An auto accident is usually just that – an accident – which means no one intentionally caused it. Instead, accidents usually happen because someone made a careless mistake or misjudgment while operating a motor vehicle. Drivers are under a duty to operate their vehicles carefully and in accordance with the traffic laws. When they fail to do so, they are liable for the resulting damages and injuries. But if the accident victim was also partly at fault, California law does not prevent them from recovering.
California comparative negligence
California follows what is known as “pure comparative negligence”, which allows you to recover damages for your injuries in an accident even if you were partly responsible – even if your were more responsible than the other party.
During the negotiation process, an insurance adjuster may attempt to assign percentages of fault to the parties but if the case goes to trial, then the judge or jury will decide this. Unlike what are known as “modified comparative negligence” states that only allow an injury victim to recover if he or she is less than 50% responsible (like Arkansas, Maine, and Tennessee), or less than 51% responsible (like Delaware, Massachusetts, and Oregon), California is one of 13 states that allows the victim to recover even if she or he was 99% at fault. In contrast, there are four states and the District of Columbia that do not allow someone to recover anything for a personal injury if they are even 1% at fault.
What this means is that even if you were 80% at fault for the accident that caused your injuries, you can recover up to 20% of the total value of the damages from the other party.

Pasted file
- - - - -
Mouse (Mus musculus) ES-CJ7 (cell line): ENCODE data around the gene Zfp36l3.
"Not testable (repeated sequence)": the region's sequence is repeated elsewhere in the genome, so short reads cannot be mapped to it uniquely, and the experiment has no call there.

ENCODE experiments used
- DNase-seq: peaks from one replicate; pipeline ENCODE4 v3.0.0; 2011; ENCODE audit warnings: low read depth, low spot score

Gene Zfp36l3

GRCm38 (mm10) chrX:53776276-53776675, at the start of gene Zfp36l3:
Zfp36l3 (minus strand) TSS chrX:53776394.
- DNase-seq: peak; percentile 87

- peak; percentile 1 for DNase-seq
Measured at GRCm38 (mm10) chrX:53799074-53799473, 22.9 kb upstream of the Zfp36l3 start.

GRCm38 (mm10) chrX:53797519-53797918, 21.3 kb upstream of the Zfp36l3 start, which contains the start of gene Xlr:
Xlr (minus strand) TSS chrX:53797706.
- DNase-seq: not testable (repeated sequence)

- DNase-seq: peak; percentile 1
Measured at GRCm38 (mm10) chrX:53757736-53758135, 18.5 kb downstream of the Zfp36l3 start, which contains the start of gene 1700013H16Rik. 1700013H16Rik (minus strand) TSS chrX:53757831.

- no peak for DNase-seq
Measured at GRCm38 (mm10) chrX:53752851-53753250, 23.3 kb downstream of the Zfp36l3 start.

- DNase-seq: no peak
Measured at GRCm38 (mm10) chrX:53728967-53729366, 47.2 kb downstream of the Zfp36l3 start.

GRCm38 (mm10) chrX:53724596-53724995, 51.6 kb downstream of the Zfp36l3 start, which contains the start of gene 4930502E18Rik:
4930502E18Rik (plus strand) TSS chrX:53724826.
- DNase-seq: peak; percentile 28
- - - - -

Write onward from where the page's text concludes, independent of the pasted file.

Comparative negligence hurdles
There are some things to keep in mind about how comparative negligence works in California:
- Insurance adjusters and lawyers representing the other parties may try to convince you that you do not have a case because you were partially to blame.
- You have the burden of proving all of the elements of negligence – that the other party owed you a duty to do or to refrain from doing something but that he or she breached that duty, the breach caused the accident, and your physical injuries and property damages were a result of the accident.
It is a wise decision to work with a CA car accident lawyer in these situations. Retaining a personal injury lawyer will put a stop to any harassment by insurance companies or other lawyers. It will also ensure that you present the most compelling case, one that complies with court rules and state evidence procedures.
Strong legal representation in Los Angeles
Recovering from the physical pain and impairment resulting from a car accident or other personal injury is hard enough, but mounting medical bills make the process even tougher. If you have been injured in an accident in Southern California, speak with Los Angeles car accident lawyer Sean Salamati. To schedule a free case review in LA, call today!
“California comparative negligence law” resources:
- Findlaw, California Civil Code Section 1714, http://codes.findlaw.com/ca/civil-code/civ-sect-1714.html
- Justia, California Civil Jury Instruction (CACI), 405. Comparative Fault of Plaintiff, https://www.justia.com/trials-litigation/docs/caci/400/405.html